At my little college, notwithstanding the national noise to the contrary, I find myself surrounded by incredibly hardworking, conscientious, bright, creative, curious students—anything but the slacker or snowflake or sheep-like images of college millennials you see portrayed by professional cynics and anti-education propagandists. I’m also surrounded by many fellow professors who are intensely dedicated, principled, broad-minded classroom teachers who see their job not primarily as a job but as a vocation (even as that term clinks antique elsewhere). My on-the-ground, in-the-hallway reality thus contravenes the prevailing narrative depicting professors as a bunch of pampered partisan prigs. Go ahead, troll me, if you must. But I know what I know. Something tremendously right, something inextinguishable, something akin to a spark of sacred sentience or thereabouts, abides in many out-of-the-way college classrooms today, and methinks we need to dwell and build on those quietly catalytic encounters.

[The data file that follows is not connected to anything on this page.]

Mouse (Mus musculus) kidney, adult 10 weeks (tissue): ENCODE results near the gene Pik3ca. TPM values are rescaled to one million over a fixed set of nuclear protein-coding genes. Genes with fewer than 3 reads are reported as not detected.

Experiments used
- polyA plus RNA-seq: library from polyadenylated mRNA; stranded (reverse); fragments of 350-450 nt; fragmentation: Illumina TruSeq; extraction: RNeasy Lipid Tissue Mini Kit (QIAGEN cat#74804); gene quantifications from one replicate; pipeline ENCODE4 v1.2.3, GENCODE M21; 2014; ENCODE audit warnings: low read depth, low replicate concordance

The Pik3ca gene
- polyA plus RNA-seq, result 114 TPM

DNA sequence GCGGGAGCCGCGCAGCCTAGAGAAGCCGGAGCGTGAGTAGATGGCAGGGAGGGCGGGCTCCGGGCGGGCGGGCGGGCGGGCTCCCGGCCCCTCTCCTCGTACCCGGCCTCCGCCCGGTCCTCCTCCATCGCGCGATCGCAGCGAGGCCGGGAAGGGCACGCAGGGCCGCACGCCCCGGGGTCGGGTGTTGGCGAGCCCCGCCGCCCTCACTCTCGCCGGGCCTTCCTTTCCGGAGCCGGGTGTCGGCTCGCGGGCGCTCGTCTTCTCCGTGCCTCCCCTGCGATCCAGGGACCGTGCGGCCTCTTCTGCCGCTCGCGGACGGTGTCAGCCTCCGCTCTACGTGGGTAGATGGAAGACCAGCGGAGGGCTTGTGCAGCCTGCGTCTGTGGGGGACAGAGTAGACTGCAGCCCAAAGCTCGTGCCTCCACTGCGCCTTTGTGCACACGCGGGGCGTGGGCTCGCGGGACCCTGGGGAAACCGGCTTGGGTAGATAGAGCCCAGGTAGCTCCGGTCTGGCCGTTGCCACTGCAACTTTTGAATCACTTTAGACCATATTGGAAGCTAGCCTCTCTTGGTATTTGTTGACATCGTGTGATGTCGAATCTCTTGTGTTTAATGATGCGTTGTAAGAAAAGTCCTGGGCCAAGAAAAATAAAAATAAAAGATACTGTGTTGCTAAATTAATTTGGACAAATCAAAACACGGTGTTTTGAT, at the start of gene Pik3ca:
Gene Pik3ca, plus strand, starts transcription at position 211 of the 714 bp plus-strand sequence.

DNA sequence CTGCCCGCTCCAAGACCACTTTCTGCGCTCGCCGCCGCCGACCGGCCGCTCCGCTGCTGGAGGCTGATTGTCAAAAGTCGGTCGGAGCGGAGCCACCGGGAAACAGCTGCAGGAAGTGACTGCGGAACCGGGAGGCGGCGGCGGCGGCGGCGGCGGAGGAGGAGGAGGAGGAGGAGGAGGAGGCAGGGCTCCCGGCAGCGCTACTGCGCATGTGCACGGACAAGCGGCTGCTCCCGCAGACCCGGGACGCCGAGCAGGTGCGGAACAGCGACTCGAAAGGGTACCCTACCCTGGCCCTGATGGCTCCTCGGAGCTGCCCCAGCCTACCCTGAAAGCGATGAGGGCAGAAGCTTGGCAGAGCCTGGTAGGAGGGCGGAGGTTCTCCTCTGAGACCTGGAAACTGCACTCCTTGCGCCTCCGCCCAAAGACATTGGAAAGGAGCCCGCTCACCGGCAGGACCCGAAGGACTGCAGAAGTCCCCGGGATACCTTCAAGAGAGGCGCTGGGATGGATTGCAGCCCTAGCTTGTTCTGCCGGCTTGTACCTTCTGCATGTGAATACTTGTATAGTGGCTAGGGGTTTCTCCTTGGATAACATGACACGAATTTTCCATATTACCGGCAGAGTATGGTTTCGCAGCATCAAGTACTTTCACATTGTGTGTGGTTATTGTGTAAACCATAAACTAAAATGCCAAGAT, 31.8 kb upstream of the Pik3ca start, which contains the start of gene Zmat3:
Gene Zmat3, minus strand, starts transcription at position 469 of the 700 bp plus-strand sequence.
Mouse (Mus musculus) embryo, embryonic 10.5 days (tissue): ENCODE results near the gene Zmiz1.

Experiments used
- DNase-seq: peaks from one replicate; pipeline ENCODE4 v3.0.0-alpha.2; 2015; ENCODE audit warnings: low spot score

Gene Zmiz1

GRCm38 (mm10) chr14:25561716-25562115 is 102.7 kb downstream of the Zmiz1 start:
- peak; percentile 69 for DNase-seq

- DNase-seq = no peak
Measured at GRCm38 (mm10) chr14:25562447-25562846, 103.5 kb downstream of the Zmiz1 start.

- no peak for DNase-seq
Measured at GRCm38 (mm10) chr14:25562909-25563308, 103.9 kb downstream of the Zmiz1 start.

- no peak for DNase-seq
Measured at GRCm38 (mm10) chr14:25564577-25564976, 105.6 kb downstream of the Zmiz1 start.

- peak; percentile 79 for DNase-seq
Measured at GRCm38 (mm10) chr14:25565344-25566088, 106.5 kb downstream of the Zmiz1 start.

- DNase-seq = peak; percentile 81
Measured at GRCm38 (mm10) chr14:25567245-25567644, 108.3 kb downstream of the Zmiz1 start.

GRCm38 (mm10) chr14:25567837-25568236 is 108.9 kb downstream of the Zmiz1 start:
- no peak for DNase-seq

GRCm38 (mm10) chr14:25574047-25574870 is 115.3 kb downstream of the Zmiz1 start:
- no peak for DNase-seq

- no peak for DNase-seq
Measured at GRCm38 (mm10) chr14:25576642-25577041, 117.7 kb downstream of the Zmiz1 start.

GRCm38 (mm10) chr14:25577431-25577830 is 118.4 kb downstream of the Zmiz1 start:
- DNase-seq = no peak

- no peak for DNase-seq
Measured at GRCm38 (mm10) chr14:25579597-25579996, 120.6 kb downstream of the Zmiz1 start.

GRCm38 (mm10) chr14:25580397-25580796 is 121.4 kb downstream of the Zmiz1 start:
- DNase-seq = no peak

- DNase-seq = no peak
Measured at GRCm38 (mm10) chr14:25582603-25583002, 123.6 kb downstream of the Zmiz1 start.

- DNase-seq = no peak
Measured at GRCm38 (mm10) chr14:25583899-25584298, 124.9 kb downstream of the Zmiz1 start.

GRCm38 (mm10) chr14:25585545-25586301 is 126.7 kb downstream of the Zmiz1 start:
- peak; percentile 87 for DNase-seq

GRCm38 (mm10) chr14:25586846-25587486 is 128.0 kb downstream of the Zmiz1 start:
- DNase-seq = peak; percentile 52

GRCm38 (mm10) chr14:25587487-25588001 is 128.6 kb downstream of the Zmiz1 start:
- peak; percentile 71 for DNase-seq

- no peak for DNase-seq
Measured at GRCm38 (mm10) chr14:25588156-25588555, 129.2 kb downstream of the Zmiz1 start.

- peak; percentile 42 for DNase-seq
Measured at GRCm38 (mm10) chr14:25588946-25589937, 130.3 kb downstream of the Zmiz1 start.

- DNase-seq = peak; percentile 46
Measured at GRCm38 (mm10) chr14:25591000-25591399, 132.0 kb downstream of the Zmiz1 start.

An autonomous managerial class has emerged whose immediate and ulterior interests are occupational as opposed to educational (a distinction that ought not to be collapsed), and whose mission is to serve administrative purposes as opposed to teaching purposes (another distinction that ought not to be elided). Perhaps worst of all, the management model of organization, in trying to bring small colleges into the fold of purportedly national “best practices” and procedures, is destroying the distinctiveness, the localism, the teacherliness, the very raison d’etrê, of small colleges, one by one, all across America. Those colleges rich enough to compete for students and brand recognition with the likes of Stanford and Princeton may survive the last shakeout, but I’m afraid it will be at the expense of, as it were, their institutional souls.

There are many connections to EphBlog themes over the last 15 years. The story that Seery tells about Pomona is similar to what we have documented at Williams. Worth reviewing in detail?

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A new year, and a new phase

Greetings from the President’s Office, and happy new year!